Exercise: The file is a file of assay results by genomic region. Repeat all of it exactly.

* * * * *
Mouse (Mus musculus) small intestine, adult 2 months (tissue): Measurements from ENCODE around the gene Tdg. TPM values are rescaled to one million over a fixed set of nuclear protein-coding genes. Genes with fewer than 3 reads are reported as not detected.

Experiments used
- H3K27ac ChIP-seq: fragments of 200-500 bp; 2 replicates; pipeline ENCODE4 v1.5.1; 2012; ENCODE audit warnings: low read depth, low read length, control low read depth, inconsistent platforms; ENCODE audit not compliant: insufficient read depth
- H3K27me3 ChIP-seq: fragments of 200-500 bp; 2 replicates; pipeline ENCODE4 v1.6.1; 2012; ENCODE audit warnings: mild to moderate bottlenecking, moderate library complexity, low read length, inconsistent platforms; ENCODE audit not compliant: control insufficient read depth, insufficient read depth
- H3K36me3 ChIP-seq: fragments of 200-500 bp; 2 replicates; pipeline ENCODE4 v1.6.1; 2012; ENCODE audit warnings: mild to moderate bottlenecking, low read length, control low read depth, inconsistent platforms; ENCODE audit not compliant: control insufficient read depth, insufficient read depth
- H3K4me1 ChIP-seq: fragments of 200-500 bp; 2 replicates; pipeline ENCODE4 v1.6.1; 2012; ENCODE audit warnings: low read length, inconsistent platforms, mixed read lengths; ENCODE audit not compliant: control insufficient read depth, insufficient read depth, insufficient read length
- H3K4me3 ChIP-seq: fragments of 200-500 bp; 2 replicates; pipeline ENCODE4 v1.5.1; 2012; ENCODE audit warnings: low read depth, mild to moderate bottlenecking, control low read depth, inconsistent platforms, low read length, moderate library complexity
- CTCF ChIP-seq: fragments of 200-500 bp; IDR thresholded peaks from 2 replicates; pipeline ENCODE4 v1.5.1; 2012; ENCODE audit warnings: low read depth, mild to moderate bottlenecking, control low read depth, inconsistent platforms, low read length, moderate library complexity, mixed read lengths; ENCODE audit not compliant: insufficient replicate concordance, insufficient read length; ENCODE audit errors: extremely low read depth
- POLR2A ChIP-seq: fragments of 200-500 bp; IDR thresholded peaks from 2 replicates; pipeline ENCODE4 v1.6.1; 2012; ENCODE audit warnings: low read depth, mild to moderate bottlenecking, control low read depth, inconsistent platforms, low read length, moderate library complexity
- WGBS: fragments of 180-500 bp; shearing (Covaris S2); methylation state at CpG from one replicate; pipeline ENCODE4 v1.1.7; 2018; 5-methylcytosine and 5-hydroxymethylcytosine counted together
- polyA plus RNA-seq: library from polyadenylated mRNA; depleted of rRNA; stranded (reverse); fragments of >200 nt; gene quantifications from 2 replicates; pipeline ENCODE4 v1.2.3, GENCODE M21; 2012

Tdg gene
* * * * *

Mouse (Mus musculus) small intestine, adult 2 months (tissue): Measurements from ENCODE around the gene Tdg. TPM values are rescaled to one million over a fixed set of nuclear protein-coding genes. Genes with fewer than 3 reads are reported as not detected.

Experiments used
- H3K27ac ChIP-seq: fragments of 200-500 bp; 2 replicates; pipeline ENCODE4 v1.5.1; 2012; ENCODE audit warnings: low read depth, low read length, control low read depth, inconsistent platforms; ENCODE audit not compliant: insufficient read depth
- H3K27me3 ChIP-seq: fragments of 200-500 bp; 2 replicates; pipeline ENCODE4 v1.6.1; 2012; ENCODE audit warnings: mild to moderate bottlenecking, moderate library complexity, low read length, inconsistent platforms; ENCODE audit not compliant: control insufficient read depth, insufficient read depth
- H3K36me3 ChIP-seq: fragments of 200-500 bp; 2 replicates; pipeline ENCODE4 v1.6.1; 2012; ENCODE audit warnings: mild to moderate bottlenecking, low read length, control low read depth, inconsistent platforms; ENCODE audit not compliant: control insufficient read depth, insufficient read depth
- H3K4me1 ChIP-seq: fragments of 200-500 bp; 2 replicates; pipeline ENCODE4 v1.6.1; 2012; ENCODE audit warnings: low read length, inconsistent platforms, mixed read lengths; ENCODE audit not compliant: control insufficient read depth, insufficient read depth, insufficient read length
- H3K4me3 ChIP-seq: fragments of 200-500 bp; 2 replicates; pipeline ENCODE4 v1.5.1; 2012; ENCODE audit warnings: low read depth, mild to moderate bottlenecking, control low read depth, inconsistent platforms, low read length, moderate library complexity
- CTCF ChIP-seq: fragments of 200-500 bp; IDR thresholded peaks from 2 replicates; pipeline ENCODE4 v1.5.1; 2012; ENCODE audit warnings: low read depth, mild to moderate bottlenecking, control low read depth, inconsistent platforms, low read length, moderate library complexity, mixed read lengths; ENCODE audit not compliant: insufficient replicate concordance, insufficient read length; ENCODE audit errors: extremely low read depth
- POLR2A ChIP-seq: fragments of 200-500 bp; IDR thresholded peaks from 2 replicates; pipeline ENCODE4 v1.6.1; 2012; ENCODE audit warnings: low read depth, mild to moderate bottlenecking, control low read depth, inconsistent platforms, low read length, moderate library complexity
- WGBS: fragments of 180-500 bp; shearing (Covaris S2); methylation state at CpG from one replicate; pipeline ENCODE4 v1.1.7; 2018; 5-methylcytosine and 5-hydroxymethylcytosine counted together
- polyA plus RNA-seq: library from polyadenylated mRNA; depleted of rRNA; stranded (reverse); fragments of >200 nt; gene quantifications from 2 replicates; pipeline ENCODE4 v1.2.3, GENCODE M21; 2012

Tdg gene